Eat it too

Mary Allstead wanted a wholesome, homey feel for her cupcake bakery.

Mary Allstead wanted a wholesome, homey feel for her cupcake bakery.

Photo By Allison Young

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The first mention of the cupcake can be traced as far back as 1796, when a recipe notation mentions “a cake to be baked in small cups.” They evolved in the United States in the 19th century, and food historians have yet to pinpoint exactly where the name of the cupcake originated. There are two theories: One, the cakes were originally cooked in cups; and two, the ingredients used to make the cupcakes were measured out by the cup.

Mary Allstead had never baked anything from scratch in her life but walked into a cupcake store one day four years ago and knew this is what she wanted to do. She turned to the internet to watch YouTube videos to learn how to make cupcakes and frosting and today, Mix Cupcake Company creates 20 varieties of these personal cakes ($2.85 ea.) with 12 flavors on hand daily. She also bakes cookies ($1.95 ea.), brownies ($1.95ea.) and cake pops-on-a-stick ($1.75ea.).

When I walked into the place, my first thought was that it looked like my grandmother’s kitchen. Allstead wanted a wholesome, homey feel to the place. It’s very retro ’50s, with tables seating six or eight folks with room for 20 or so inside. The staffers wear old fashioned, handmade, patterned aprons with a little flower and frosting badges on the front. They make everything fresh and from scratch. Time went into crafting the delights and painstaking effort went into the frosting of these morsels of magnificence, something Allstead talks about with great pride.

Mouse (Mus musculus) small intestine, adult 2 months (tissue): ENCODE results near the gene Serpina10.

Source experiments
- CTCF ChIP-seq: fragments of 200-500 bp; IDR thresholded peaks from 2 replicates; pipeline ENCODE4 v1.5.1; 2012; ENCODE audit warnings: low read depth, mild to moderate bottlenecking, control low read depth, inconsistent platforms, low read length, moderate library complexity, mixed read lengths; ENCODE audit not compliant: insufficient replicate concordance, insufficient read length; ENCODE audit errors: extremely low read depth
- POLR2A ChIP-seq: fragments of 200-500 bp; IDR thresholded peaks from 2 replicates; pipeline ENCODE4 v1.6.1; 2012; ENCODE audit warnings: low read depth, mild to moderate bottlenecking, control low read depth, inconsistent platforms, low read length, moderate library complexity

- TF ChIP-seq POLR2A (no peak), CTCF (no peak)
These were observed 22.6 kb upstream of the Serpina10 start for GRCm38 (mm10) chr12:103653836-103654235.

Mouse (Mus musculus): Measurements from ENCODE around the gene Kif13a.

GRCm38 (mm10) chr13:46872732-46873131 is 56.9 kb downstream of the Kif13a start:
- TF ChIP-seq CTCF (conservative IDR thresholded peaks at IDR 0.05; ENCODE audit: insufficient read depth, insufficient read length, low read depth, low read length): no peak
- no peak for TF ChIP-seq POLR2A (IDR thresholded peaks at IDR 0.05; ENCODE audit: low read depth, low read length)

After researching a lot of recipes, she got her creative bones rattling and divined some sinful flavors. Monkey Business is a banana cake with a cream cheese frosting drizzled with caramel and topped with a pretzel. Pure sweetness envelopes your taste buds as you sink your teeth into its sweet plump, foundation—a primal pleasure. Guittard chocolate from San Francisco, with a French heritage, made the chocolate cake she gave me. It conjured memories of a taste of adventure and childlike curiosity from my grandmother’s kitchen. This place is a great escape back to kiddom.

The marshmallow brownie with a chocolate Granché melts in your mouth and soon you experience a delightful, gooey mixture as flavors meld together, and you plan another attack for another delectable bite. This scrumptious indulgence hit my decadence spot big time. There was still room for a cookie. Of the seven varieties, including Oatmeal Raisin, White Chocolate Cranberry Pecan, Orange Creamsicle and Cinnamon Sugar, I couldn’t make up my mind until she mentioned Peanut Butter with Reese Pieces baked in and that was that.

My grandmother was the queen of peanut butter cookies, and I had to see how close these came to my memories. As a smile spread across my face, I could taste the crunch of real peanuts between my molars as the candies melted on my tongue. This was a new age peanut butter cookie. Grandma would have wanted me to live in a world of 21st century flavors.

Birthday parties for kids are a big thing, and Allstead has become the countess of custom fondants (one of several kinds of icing-like substances used to decorate or sculpt pastries). She can create just about any kind of design to fit atop her cupcake creations and has had a lot of success with her efforts. Weekly, she produces a limited number of gluten-free and vegan cupcakes and has a couple of local clients, like Too Soul Tea, offering her products.

When my grandmother baked, there was a whole lot of love going on and that’s why my memories of her, my cooking mentor, are always strong when comes to homemade desserts. And Mix Cupcake Company brought back many fond memories and tastes.